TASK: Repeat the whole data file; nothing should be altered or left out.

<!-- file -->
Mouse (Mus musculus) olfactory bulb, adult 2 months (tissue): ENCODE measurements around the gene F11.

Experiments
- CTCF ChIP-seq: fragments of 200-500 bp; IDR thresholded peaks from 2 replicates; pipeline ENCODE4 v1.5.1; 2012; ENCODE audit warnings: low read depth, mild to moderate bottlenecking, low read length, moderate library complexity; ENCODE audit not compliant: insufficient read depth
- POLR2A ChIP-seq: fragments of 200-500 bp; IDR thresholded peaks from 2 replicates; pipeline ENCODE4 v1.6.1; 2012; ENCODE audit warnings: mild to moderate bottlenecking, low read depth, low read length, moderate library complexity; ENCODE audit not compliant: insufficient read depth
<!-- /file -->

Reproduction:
Mouse (Mus musculus) olfactory bulb, adult 2 months (tissue): ENCODE measurements around the gene F11.

Experiments
- CTCF ChIP-seq: fragments of 200-500 bp; IDR thresholded peaks from 2 replicates; pipeline ENCODE4 v1.5.1; 2012; ENCODE audit warnings: low read depth, mild to moderate bottlenecking, low read length, moderate library complexity; ENCODE audit not compliant: insufficient read depth
- POLR2A ChIP-seq: fragments of 200-500 bp; IDR thresholded peaks from 2 replicates; pipeline ENCODE4 v1.6.1; 2012; ENCODE audit warnings: mild to moderate bottlenecking, low read depth, low read length, moderate library complexity; ENCODE audit not compliant: insufficient read depth